The book is a good attempt to discuss nutrition and weight loss but over-simplifies the complexities of metabolism into a simple formula: Calories ingested – calories expended = net calories (used from fat if negative, gained as fat if positive), for every 3,500 calories lost that is one pound. Ah, if life was that simple!
First, not everyone uses calories the same way. If they did, you would not have people converting food into fat at different proportions relative to each other. Some people make and store fat easier than others. Some people have slower metabolisms, others faster. Individual differences are not considered in detail.
Second, excess intake is not considered when estimating the benefits of reducing calories. For example, if I eat 100 calories fewer per day, I am not going to necessarily going to loose a pound in 35 days. If I regularly eat an excess of 500 calories per day and eat 100 fewer calories then I simply gain weight at a slower rate, I do not loose any. Moreover, this math assumes intake and calories expended and metabolic rate are consistent over these 35 days. Not so in real life.
I hoped for more mechanistic theory about when and how various calorie sources are used. How does eating protein versus simple carbs versus complex carbs versus fats at night affect my metabolism when I am sleeping? Eating fruit before bed causes a lower waking blood sugar that not eating fruit before bed. Eating protein before bed influences the body to prioritize rebuilding muscle while I sleep, whereas fats and complex carbs influence energy storage as either fats or glycogen or both.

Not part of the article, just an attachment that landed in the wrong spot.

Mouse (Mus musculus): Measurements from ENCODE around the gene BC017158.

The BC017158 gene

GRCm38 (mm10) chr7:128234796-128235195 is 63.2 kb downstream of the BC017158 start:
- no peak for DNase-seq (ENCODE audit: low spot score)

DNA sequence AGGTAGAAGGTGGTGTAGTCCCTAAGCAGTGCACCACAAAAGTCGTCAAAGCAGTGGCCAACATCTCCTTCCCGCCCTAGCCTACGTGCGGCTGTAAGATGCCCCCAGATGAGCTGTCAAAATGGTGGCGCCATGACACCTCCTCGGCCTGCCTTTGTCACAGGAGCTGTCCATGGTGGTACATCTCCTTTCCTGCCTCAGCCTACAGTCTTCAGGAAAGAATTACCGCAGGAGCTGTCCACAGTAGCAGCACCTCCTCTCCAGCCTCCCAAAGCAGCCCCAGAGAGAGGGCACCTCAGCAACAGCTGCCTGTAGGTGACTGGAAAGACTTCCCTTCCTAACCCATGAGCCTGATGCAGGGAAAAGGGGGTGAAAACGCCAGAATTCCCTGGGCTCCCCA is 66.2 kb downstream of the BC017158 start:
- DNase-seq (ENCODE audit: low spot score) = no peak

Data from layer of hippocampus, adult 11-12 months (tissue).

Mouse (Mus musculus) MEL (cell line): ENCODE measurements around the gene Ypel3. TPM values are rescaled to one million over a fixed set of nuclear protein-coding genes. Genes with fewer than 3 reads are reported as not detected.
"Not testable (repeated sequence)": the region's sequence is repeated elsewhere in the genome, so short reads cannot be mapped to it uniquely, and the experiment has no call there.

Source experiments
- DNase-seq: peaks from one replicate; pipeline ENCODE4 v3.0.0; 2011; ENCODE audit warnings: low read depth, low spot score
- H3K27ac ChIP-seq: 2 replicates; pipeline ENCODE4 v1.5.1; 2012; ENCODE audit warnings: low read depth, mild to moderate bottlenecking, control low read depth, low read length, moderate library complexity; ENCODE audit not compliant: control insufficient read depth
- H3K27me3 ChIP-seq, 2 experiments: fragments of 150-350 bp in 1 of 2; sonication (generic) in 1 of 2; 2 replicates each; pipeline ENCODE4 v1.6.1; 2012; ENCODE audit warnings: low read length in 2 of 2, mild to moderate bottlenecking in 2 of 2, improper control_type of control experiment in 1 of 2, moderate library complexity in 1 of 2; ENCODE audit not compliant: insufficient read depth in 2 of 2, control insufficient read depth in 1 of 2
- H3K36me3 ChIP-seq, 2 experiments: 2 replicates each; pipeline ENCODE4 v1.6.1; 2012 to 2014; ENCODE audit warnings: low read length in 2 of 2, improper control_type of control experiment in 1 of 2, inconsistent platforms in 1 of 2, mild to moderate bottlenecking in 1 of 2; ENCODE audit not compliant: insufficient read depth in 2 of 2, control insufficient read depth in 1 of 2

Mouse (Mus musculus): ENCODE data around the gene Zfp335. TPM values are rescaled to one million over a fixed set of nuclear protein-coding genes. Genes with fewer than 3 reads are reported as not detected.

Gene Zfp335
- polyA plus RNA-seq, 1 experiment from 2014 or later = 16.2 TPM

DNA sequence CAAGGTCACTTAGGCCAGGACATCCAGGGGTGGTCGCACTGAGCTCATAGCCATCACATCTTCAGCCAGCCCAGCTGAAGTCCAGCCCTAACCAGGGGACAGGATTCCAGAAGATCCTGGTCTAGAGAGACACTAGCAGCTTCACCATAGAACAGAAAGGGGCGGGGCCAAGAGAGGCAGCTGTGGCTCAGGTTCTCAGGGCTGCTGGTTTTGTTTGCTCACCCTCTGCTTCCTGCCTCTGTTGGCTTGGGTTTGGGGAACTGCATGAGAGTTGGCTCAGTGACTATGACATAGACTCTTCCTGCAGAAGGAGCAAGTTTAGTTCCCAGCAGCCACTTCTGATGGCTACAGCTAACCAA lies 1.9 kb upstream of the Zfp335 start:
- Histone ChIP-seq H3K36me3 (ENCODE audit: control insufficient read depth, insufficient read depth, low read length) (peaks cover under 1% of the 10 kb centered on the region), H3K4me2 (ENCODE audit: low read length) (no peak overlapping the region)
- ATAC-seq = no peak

I got a little tired of the joking and sarcastic humor by the first half of the book and annoyed by it towards the end of the book.
All the good things state below are all still true! These are my only criticisms.
For a very good understanding of nutrition and metabolism, check out “understanding nutrition” Whitney and Rolfes
Rating: 3 / 5